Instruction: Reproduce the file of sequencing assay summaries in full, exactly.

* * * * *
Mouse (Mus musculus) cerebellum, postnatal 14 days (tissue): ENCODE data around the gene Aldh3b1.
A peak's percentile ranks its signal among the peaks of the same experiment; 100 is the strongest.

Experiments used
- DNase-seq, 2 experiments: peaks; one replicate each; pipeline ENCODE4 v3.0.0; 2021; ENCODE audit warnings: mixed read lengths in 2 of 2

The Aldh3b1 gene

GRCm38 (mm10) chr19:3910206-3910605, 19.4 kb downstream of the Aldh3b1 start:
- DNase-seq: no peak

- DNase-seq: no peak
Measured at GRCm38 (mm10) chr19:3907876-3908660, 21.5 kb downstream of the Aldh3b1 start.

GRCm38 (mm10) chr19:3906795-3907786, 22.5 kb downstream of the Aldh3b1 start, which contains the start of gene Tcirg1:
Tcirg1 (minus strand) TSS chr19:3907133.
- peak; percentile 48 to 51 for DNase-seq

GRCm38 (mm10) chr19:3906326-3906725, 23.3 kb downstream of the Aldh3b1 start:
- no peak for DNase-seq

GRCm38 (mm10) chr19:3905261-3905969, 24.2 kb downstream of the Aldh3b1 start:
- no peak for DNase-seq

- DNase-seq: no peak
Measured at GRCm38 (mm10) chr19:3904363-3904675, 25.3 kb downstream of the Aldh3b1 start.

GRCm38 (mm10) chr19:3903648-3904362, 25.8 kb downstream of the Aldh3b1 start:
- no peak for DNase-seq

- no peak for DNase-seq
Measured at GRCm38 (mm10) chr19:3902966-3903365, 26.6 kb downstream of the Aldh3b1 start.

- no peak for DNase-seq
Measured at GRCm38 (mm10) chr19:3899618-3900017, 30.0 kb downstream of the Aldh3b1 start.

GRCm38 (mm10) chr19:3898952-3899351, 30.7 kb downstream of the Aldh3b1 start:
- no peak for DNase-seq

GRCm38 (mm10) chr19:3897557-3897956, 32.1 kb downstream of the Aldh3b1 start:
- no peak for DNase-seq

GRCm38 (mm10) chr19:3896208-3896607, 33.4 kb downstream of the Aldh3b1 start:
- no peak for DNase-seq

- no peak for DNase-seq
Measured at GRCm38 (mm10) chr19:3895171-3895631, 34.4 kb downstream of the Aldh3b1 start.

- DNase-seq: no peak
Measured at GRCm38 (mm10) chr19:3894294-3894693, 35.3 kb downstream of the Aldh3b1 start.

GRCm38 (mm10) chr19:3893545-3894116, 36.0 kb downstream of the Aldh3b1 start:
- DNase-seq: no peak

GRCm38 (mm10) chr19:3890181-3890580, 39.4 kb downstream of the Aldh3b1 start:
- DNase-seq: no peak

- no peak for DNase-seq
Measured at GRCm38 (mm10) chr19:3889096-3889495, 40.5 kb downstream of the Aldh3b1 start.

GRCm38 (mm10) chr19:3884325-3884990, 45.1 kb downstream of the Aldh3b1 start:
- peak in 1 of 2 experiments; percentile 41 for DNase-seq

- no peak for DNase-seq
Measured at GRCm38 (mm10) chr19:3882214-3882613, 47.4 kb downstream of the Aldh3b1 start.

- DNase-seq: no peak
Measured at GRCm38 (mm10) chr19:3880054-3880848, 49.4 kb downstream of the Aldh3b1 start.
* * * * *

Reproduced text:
Mouse (Mus musculus) cerebellum, postnatal 14 days (tissue): ENCODE data around the gene Aldh3b1.
A peak's percentile ranks its signal among the peaks of the same experiment; 100 is the strongest.

Experiments used
- DNase-seq, 2 experiments: peaks; one replicate each; pipeline ENCODE4 v3.0.0; 2021; ENCODE audit warnings: mixed read lengths in 2 of 2

The Aldh3b1 gene

GRCm38 (mm10) chr19:3910206-3910605, 19.4 kb downstream of the Aldh3b1 start:
- DNase-seq: no peak

- DNase-seq: no peak
Measured at GRCm38 (mm10) chr19:3907876-3908660, 21.5 kb downstream of the Aldh3b1 start.

GRCm38 (mm10) chr19:3906795-3907786, 22.5 kb downstream of the Aldh3b1 start, which contains the start of gene Tcirg1:
Tcirg1 (minus strand) TSS chr19:3907133.
- peak; percentile 48 to 51 for DNase-seq

GRCm38 (mm10) chr19:3906326-3906725, 23.3 kb downstream of the Aldh3b1 start:
- no peak for DNase-seq

GRCm38 (mm10) chr19:3905261-3905969, 24.2 kb downstream of the Aldh3b1 start:
- no peak for DNase-seq

- DNase-seq: no peak
Measured at GRCm38 (mm10) chr19:3904363-3904675, 25.3 kb downstream of the Aldh3b1 start.

GRCm38 (mm10) chr19:3903648-3904362, 25.8 kb downstream of the Aldh3b1 start:
- no peak for DNase-seq

- no peak for DNase-seq
Measured at GRCm38 (mm10) chr19:3902966-3903365, 26.6 kb downstream of the Aldh3b1 start.

- no peak for DNase-seq
Measured at GRCm38 (mm10) chr19:3899618-3900017, 30.0 kb downstream of the Aldh3b1 start.

GRCm38 (mm10) chr19:3898952-3899351, 30.7 kb downstream of the Aldh3b1 start:
- no peak for DNase-seq

GRCm38 (mm10) chr19:3897557-3897956, 32.1 kb downstream of the Aldh3b1 start:
- no peak for DNase-seq

GRCm38 (mm10) chr19:3896208-3896607, 33.4 kb downstream of the Aldh3b1 start:
- no peak for DNase-seq

- no peak for DNase-seq
Measured at GRCm38 (mm10) chr19:3895171-3895631, 34.4 kb downstream of the Aldh3b1 start.

- DNase-seq: no peak
Measured at GRCm38 (mm10) chr19:3894294-3894693, 35.3 kb downstream of the Aldh3b1 start.

GRCm38 (mm10) chr19:3893545-3894116, 36.0 kb downstream of the Aldh3b1 start:
- DNase-seq: no peak

GRCm38 (mm10) chr19:3890181-3890580, 39.4 kb downstream of the Aldh3b1 start:
- DNase-seq: no peak

- no peak for DNase-seq
Measured at GRCm38 (mm10) chr19:3889096-3889495, 40.5 kb downstream of the Aldh3b1 start.

GRCm38 (mm10) chr19:3884325-3884990, 45.1 kb downstream of the Aldh3b1 start:
- peak in 1 of 2 experiments; percentile 41 for DNase-seq

- no peak for DNase-seq
Measured at GRCm38 (mm10) chr19:3882214-3882613, 47.4 kb downstream of the Aldh3b1 start.

- DNase-seq: no peak
Measured at GRCm38 (mm10) chr19:3880054-3880848, 49.4 kb downstream of the Aldh3b1 start.